These SAD-induced attitudes, rules, and assumptions result in distorted and maladaptive understandings of the self and the world. In psychology, experts present two forms of behavior – adaptive and maladaptive. Adaptive behavior is behavior that is positive and functional. Maladaptive behaviors are dysfunctional behaviors. that unique characteristic of SAD. They distort our perception and we ‘adapt’ negatively (maladapt) to stimuli or situations. To analogize, if the room is sunny and welcoming, SAD tells us it is dark and unapproving. 

Automatic Negative Thoughts and Behaviors 

We articulate our fears through preprogrammed, self-fulfilling prophecies called ANTs. Automatic Negative Thoughts (ANTs) are involuntary, anxiety-provoking assumptions that spontaneously appear in response to the places or circumstances that provoke our anxiety. Examples include the classroom, a job interview, a social event, and the family dinner. Dysfunctional assumptions caused by our negative self-beliefs impact the content of our ANTs. Even when we know our fears and apprehensions are irrational, their emotional impact is so great, they run roughshod over any healthy, rational response. We will delve deeper into all of this as we progress. Then, together we will develop a targeted plan to dramatically moderate your social anxiety.

We briefly discussed how SAD utilizes propaganda to convince us of the validity of our self-destructive thoughts and behaviors. Propaganda is the distribution of biased and misleading information. SAD utilizes propaganda to convince us of the validity of our self-annihilating thoughts and behaviors. We manifest the effectiveness of SAD propaganda through our maladaptive behaviors and cognitively distorted responses to our fears.

Cognitive distortions are the exaggerated or irrational thought patterns involved in the perpetuation of our anxiety and depression. Everyone engages in cognitive distortions and is usually unaware of doing so. They reinforce or justify our toxic behaviors. They twist our thinking, painting an inaccurate picture of our self in the world. We distort reality to avoid or validate our irrational attitudes, rules, and assumptions.

Part of our counteroffensive is recognizing these cognitive distortions to challenge and counteract them. Throughout this book, we will analyze and discuss each of the thirteen cognitive distortions most applicable to SAD and analyze how we utilize them to reinforce and justify our irrational thoughts and behaviors.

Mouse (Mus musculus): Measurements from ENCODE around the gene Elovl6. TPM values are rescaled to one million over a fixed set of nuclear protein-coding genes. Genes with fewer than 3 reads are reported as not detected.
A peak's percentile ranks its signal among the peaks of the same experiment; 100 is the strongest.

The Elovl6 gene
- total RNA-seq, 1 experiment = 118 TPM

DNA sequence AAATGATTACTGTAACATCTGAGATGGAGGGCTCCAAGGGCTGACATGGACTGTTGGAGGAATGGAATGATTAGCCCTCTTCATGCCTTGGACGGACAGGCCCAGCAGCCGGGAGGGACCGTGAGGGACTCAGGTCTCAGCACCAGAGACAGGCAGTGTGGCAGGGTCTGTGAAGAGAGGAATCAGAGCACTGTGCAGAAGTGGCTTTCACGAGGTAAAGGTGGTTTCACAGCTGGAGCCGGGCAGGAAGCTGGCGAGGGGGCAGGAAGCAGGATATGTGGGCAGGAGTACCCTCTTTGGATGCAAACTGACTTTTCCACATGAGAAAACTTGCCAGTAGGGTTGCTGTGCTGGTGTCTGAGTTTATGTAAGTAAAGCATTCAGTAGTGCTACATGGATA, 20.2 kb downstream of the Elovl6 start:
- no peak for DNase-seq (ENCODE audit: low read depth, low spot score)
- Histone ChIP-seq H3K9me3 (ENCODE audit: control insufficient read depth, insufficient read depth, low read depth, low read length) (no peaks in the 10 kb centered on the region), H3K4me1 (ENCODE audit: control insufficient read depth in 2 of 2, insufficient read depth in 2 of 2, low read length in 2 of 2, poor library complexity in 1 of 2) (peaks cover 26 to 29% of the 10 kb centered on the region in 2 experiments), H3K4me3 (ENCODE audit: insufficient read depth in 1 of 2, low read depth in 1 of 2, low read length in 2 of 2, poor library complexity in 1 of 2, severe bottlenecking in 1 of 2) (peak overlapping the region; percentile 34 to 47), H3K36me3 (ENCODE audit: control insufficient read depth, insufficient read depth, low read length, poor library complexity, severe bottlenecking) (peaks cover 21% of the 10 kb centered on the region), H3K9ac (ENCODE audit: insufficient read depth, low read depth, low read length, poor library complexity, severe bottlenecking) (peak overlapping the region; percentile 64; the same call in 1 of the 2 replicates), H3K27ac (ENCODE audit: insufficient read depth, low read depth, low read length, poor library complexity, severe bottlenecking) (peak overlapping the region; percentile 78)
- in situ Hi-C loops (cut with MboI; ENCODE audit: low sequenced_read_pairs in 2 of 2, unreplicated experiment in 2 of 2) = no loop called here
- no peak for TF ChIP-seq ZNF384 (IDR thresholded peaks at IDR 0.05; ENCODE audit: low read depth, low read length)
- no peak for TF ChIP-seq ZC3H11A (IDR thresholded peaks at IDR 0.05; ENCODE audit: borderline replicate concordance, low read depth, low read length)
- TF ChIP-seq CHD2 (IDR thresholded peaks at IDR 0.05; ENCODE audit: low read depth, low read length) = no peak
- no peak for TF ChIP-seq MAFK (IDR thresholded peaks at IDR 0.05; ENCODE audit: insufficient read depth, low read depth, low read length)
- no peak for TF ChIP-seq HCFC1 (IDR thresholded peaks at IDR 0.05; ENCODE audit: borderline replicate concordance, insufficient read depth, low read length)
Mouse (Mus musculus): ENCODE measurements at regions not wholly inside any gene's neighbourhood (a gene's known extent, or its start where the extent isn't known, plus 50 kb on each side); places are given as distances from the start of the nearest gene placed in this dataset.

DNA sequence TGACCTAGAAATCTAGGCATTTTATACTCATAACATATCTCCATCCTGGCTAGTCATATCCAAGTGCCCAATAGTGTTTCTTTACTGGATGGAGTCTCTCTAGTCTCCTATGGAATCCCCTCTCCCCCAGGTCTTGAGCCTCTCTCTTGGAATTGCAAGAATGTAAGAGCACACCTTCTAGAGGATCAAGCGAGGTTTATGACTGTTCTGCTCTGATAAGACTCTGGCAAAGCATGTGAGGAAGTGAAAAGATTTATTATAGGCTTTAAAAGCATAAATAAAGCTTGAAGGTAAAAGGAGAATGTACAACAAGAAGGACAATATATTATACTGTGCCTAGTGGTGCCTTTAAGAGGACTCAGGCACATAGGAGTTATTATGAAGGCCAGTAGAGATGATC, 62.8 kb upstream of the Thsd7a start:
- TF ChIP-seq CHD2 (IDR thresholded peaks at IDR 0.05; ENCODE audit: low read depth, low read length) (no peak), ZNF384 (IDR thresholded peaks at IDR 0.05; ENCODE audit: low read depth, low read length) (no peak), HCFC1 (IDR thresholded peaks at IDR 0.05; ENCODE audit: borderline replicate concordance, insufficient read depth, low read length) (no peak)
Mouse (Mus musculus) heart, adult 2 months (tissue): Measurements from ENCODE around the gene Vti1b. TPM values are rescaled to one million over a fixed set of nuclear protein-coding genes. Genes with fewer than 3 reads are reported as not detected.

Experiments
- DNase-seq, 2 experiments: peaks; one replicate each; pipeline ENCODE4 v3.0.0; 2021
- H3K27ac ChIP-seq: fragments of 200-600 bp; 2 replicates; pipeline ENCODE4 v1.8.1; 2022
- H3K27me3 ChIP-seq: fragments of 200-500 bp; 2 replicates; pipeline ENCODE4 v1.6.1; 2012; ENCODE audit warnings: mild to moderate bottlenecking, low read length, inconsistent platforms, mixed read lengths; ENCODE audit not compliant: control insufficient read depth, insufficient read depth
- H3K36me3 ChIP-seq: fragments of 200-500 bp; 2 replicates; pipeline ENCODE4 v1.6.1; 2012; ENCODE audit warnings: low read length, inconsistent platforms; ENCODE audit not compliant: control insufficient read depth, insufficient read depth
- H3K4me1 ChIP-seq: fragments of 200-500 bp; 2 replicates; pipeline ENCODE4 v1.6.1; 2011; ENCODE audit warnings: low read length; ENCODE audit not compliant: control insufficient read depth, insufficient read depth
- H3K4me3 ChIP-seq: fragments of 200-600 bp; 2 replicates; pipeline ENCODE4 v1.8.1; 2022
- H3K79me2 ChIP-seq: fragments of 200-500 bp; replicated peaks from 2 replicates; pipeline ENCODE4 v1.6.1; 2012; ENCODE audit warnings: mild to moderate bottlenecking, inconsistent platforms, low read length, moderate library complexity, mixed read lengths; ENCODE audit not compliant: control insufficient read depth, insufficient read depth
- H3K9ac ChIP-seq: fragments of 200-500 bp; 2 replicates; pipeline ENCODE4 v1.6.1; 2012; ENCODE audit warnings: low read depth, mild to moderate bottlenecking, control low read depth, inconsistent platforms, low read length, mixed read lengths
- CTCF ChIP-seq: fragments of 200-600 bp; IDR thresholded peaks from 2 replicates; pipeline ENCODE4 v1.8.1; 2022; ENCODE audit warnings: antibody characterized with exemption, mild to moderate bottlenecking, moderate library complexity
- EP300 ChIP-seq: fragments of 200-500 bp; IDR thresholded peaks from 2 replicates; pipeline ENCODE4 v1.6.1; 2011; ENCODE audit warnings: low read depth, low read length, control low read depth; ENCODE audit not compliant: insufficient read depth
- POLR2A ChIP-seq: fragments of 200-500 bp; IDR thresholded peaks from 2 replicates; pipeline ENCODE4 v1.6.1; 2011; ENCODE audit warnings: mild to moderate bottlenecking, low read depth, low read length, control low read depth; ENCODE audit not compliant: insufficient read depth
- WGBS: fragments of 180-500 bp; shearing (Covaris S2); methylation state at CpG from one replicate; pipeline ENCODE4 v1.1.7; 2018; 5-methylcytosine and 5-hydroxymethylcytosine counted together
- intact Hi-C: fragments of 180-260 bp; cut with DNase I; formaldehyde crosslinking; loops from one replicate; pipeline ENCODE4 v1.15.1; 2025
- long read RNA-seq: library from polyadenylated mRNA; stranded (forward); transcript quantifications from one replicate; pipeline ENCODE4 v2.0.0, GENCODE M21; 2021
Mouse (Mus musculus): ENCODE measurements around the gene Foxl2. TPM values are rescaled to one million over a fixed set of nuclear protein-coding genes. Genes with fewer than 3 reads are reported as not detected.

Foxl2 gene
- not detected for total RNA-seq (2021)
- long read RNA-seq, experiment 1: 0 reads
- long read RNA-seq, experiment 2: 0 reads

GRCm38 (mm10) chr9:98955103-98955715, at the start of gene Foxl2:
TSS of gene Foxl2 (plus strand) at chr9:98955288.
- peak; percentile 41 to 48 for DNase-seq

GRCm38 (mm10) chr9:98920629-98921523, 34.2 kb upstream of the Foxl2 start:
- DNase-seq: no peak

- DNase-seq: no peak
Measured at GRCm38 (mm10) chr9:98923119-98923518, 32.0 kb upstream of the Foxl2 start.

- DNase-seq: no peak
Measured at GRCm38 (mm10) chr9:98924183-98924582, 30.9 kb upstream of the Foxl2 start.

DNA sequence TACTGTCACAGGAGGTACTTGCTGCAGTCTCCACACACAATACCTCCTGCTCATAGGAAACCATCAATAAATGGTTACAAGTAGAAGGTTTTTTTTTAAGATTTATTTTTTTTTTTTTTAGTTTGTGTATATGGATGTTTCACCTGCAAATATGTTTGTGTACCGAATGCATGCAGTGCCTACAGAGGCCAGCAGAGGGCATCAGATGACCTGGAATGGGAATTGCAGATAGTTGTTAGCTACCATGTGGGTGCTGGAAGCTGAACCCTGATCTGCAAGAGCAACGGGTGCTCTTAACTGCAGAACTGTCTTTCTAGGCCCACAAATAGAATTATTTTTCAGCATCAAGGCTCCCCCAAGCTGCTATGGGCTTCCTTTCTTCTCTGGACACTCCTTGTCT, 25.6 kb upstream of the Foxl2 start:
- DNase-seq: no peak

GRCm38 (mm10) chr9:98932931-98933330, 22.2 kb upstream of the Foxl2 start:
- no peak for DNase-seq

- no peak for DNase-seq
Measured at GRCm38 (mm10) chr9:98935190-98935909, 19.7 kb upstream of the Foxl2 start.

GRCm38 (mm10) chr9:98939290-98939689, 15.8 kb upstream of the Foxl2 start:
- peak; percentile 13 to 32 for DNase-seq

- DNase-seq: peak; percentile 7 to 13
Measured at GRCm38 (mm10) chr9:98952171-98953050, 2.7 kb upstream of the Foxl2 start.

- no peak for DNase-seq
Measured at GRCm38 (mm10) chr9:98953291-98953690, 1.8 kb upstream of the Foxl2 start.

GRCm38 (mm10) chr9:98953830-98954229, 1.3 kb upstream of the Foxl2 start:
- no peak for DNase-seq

The bulk of this chapter focuses on the origins and trajectory of our life-consistent negative self-beliefs, illustrating the slow but inexorable progression of the SAD army on our emotional well-being. We are now beginning to understand SAD’s tactical advantage. This will help us forge the tools and techniques to (1) defend ourselves and (2) overwhelm or conquer our fears and avoidance of social connectedness. In Chapter Seven, we will look at some of these tools both scientific and psychological.

One of the repercussions of living with SAD is our self-annihilation – our compulsion to beat ourselves up for our difficulties rather than embrace our character strengths, virtues, and achievements. You are challenging your social anxiety. That is positive neural information, the cornerstone of proactive neuroplasticity. Acknowledge your determination, take credit for it, and give your psyche a hearty pat on the back.

“If you do not change direction, you may end up where you are heading.”
— Lao Tzu

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Comments. Suggestions. Constructive Criticism.

New Workshop: Recovery and Empowerment

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Recovery: the action or process of regaining possession or control of something stolen or lost.

Empowerment: the process of becoming stronger and more confident in controlling one’s life and claiming one’s rights.

Neuroplasticity: our brain’s ability to form and reorganize synaptic connections in response to learning or experience.

Proactive: controlling a situation by causing something to happen rather than responding to it after it has happened.

Proactive Neuroplasticity: accelerated learning through DRNI – the deliberate, repetitive, neural input of information.

Dr. Mullen’s years of researching and implementing programs to (1) moderate symptoms of emotional dysfunction and (2) pursue personal goals and objectives demonstrate the learning effectiveness of proactive neuroplasticity. DRNI – the deliberate, repetitive, neutral input of information dramatically accelerates and consolidates our pursuit of personal goals and objectives—eliminating a bad habit, self-transformation—harnessing our intrinsic aptitude for extraordinary living.